The group Make it Legal Florida will not put a constitutional amendment on the 2020 ballot, the group announced Monday.
“With the support of over 67 percent of Florida voters, Make it Legal Florida is proud to have gathered more than 700,000 signed petitions in the effort to bring adult-use cannabis to the Sunshine State,” the group wrote in a statement.
“The narrow timeframe to submit and verify those signatures has prompted our committee to shift focus to now gain ballot access in 2022.”
Make It Legal Florida is the official campaign for an adult-use cannabis amendment that would allow adults 21 years of age or older to purchase cannabis from a licensed medical marijuana treatment center regardless of medical necessity.
The effort requires 766,200 verified signatures by Feb. 1 to make the 2020 ballot. While the group says they’ve collected more than 700,000 signatures, only 294,403 of those had been certified by local supervisors of election offices as of Monday morning, less than half the necessary number and with less than one-month to go.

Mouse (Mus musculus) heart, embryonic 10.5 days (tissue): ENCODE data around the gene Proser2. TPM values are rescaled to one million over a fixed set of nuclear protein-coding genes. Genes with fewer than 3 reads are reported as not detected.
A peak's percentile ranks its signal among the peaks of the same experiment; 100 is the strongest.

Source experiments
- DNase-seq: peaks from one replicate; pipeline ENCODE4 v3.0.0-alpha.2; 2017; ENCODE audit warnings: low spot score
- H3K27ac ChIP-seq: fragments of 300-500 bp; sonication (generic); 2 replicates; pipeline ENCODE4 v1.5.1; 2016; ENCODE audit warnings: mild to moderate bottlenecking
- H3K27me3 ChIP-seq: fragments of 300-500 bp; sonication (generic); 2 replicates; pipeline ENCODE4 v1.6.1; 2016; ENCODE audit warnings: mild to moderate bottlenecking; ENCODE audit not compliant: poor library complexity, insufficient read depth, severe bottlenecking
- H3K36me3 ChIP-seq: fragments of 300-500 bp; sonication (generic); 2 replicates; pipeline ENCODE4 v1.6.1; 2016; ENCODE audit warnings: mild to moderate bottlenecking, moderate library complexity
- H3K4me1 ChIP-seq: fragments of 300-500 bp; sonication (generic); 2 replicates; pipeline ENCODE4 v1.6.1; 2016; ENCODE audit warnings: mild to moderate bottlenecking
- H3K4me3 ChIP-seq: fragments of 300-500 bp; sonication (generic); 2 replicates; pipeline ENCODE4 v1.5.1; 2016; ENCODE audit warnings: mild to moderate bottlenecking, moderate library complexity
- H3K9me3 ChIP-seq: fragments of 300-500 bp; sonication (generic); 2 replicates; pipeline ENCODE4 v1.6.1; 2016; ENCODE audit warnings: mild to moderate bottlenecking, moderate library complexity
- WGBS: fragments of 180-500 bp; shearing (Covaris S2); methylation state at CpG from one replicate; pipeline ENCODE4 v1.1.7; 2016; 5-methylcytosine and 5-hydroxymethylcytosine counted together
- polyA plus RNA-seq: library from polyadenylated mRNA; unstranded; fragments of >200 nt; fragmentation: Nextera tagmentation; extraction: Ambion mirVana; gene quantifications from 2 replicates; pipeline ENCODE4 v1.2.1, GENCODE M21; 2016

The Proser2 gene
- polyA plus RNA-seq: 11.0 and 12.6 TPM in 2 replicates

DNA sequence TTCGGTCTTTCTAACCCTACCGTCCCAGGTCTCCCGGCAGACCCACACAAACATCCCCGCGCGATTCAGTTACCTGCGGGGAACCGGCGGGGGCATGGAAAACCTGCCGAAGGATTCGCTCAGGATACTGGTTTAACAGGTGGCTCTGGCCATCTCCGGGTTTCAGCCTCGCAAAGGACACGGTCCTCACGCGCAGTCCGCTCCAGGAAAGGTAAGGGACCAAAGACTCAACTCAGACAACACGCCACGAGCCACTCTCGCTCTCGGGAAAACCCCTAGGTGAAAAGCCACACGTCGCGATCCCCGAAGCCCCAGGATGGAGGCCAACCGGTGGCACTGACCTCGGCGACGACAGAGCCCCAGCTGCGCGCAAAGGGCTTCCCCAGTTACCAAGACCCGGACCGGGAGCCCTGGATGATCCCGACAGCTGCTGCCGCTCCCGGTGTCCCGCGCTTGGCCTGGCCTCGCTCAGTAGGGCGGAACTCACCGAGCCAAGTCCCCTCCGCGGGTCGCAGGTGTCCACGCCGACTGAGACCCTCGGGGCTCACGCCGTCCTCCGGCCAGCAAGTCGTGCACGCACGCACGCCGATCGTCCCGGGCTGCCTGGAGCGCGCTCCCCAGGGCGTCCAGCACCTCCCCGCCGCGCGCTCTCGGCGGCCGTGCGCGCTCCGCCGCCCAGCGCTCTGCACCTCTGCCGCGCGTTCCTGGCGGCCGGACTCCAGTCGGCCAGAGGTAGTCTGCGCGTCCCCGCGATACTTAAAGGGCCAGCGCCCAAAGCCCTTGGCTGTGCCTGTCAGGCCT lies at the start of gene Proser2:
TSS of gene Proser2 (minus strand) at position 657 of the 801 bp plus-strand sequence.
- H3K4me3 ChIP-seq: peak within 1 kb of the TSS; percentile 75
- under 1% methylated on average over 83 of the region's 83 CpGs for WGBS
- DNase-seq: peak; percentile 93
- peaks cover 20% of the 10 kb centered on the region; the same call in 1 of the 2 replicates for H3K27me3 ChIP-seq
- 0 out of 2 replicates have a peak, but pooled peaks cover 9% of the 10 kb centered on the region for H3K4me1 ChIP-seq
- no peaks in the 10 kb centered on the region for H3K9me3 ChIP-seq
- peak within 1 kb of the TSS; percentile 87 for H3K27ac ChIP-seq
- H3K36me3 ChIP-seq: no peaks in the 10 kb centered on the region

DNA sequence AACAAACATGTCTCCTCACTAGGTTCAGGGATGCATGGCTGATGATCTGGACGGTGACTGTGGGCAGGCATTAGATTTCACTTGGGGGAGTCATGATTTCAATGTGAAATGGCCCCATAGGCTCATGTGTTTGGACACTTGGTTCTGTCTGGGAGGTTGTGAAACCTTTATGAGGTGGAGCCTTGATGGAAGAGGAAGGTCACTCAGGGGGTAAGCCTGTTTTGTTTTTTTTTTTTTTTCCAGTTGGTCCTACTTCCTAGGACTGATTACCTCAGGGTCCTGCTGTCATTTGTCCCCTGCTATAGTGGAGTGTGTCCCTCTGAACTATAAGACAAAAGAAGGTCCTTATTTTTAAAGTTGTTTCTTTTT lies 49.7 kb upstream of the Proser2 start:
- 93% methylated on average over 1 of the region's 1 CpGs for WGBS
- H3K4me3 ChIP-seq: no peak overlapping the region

Make It Legal Florida’s announcement comes after a flurry of news surrounding the effort to legalize adult-use cannabis in Florida including the group’s $4.8 million in fundraising in the month of December and a bill Sen. Jeff Brandes’ filed in the legislature to accomplish similar goals.
Brandes’ bill faces challenges in the conservative legislature where cannabis-related efforts have frequently faced setbacks.
A 2020 ballot initiative would serve as a fail safe should Brandes’ bill not pass during the 2020 Legislative Session, which starts Tuesday.
“We’re looking forward to Supreme Court review of our efforts and working in collaboration with state leaders to ensure the supermajority of Floridians’ voices are heard,” the group wrote in a statement referencing requirements to obtain ballot language approval and, once on the ballot, to earn at least 60 percent plus one vote for adoption into the Florida constitution.
Make It Legal Florida also recently filed a lawsuit challenging the timeframe for signatures to be verified by local supervisors of elections.
Even if the challenge were successful, the effort would likely have needed several more weeks to compile enough verified petition signatures to make the 2020 ballot.
Still, their effort fared better than a competing measure to legalize adult-use cannabis by Sensible Florida, which only has 92,805 verified petition signatures according to the Florida Division of Elections.